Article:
Beijing to invest heavily in renewables

China’s capital of 13 million inhabitants is to invest increasingly in geothermal power, solar energy, bio-energy and wind power to reduce dependence on fossil fuels., the leading website on investment projects in China, quoted an analysis of current resource reserves by the State Development Planning Commission, which says that China’s coal, oil, gas and hydropower reserve will be running out within one century, but that the nation’s second largest city is a potential renewables haven. The Commission also says that the exploration of new energy resources will also benefit Beijing’s goal to win the bid for 2008 Olympic Games, as the city currently suffers from terrible air pollution problems.

The potential new sources identified will help provide a new energy supply equivalent to 6.48 million tons of coal and a drop in the discharge of pollutants of 640, 000 tonnes, the Commission says. The total amount of investment needed is quoted as about 800 million yuan ($97 million).

According to the analysis, Beijing has 150 geothermal wells, capable of producing 8.8 million cubic meters of hot water annually, of which about 400,000 cubic meters of the resource can be used for heating. If Beijing accelerates the exploration of its geothermal resource, the new power will solve heating problem for about 20-30 million square metres, equivalent to the consumption of 3 million tons of coal, the Commission says.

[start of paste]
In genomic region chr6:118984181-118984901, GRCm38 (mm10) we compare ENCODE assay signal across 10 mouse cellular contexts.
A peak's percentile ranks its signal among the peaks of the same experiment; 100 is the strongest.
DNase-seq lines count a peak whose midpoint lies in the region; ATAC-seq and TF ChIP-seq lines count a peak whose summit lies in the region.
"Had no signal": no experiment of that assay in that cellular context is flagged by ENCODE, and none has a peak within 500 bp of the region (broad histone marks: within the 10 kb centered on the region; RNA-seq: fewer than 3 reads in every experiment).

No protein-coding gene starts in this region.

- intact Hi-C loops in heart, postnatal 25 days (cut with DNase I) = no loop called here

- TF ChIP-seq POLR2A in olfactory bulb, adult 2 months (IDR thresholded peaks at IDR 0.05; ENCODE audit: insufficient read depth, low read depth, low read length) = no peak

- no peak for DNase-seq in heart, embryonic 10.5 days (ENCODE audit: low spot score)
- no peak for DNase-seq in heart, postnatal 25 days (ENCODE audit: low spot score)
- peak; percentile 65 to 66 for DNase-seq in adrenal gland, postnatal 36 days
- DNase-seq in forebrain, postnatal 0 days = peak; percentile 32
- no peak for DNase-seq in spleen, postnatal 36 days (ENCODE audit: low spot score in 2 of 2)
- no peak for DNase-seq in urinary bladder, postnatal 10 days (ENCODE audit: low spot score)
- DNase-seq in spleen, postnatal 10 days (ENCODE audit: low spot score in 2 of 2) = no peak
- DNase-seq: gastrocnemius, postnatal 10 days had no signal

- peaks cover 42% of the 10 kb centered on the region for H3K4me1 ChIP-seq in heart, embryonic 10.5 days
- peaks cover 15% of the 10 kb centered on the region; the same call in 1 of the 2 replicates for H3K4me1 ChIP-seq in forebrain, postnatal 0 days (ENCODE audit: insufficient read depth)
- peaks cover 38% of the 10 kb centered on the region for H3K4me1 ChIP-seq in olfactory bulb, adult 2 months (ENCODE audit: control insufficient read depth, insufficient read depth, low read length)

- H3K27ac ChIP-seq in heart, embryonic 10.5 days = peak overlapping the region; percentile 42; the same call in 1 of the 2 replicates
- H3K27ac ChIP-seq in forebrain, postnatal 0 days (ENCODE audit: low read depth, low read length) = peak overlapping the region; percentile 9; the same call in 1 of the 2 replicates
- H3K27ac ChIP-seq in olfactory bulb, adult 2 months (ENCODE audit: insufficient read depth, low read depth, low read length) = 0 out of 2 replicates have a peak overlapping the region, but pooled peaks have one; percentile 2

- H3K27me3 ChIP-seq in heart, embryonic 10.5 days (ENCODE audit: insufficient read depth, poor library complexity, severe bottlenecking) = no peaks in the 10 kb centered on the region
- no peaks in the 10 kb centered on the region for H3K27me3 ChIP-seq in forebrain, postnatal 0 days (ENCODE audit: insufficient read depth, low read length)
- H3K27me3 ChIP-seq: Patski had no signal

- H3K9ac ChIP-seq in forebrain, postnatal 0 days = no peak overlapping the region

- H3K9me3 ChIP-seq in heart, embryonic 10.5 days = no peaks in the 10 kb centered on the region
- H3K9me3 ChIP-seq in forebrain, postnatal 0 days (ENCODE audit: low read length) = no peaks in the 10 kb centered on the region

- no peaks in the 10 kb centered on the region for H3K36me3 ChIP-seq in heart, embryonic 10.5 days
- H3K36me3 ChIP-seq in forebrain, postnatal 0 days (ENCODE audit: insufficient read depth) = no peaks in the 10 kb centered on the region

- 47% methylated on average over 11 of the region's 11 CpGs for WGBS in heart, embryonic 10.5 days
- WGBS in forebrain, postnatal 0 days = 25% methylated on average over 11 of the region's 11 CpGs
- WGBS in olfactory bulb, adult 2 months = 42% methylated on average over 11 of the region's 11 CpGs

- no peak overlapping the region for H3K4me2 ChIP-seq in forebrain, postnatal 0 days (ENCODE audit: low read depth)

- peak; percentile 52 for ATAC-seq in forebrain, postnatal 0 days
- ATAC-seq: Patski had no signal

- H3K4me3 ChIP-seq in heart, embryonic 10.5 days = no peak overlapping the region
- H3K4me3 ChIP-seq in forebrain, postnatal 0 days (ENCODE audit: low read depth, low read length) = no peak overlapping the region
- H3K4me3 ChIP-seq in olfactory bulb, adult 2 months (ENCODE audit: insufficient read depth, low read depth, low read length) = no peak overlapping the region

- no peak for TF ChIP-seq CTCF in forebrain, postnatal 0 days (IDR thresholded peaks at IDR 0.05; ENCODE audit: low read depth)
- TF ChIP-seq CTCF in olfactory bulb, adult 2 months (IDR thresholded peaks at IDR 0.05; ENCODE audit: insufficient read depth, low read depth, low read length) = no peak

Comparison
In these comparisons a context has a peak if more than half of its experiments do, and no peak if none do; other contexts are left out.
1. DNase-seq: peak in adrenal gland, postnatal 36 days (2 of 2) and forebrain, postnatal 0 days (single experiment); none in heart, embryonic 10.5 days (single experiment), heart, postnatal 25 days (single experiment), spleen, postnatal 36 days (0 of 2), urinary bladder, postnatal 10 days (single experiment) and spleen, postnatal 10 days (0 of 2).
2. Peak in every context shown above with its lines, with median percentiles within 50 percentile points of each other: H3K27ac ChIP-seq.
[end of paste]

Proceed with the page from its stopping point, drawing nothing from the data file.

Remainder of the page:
The city also claims an abundant solar energy resource with about 2,600 hours of sunshine per year. The analysis says that Beijing is capable of becoming the world’s largest solar energy consumption city.

The city’s agriculture sector produces 5.2 million tons of crop stems annually, 4.2 million tons of which is reportedly capable of being generated into energy. At present, only 1.6 million tons of the total resources are used. Another major bio-energy choice is the city’s rubbish, which amounts to 4.7 million tons per year. The Commission wants to use half this amount in electricity production, saving about 340,000 tons of coal annually.

Yanqing County in the northwestern suburbs of Beijing is a good potential source of wind power, the analysis says. By installing 100,000-kw electricity generating units, the annual electricity generating capacity would reach 175 million kwh.

China is also planning its second largest hydropower plant, situated along the Lancang River in the southwestern province of Yunnan. The plant’s capacity is designed to reach 5.5 million kilowatts, with an annual power generation output of 23.6 billion kilowatts. It is projected to operate from 2014, with construction starting in 2005, and total investment of 20 to 30 billion yuan ($2.4- $3.6 billion). According to the local government’s prediction, the plant will meet the energy requirements of the 40 million inhabitants of Yunnan and other more easterly provinces.

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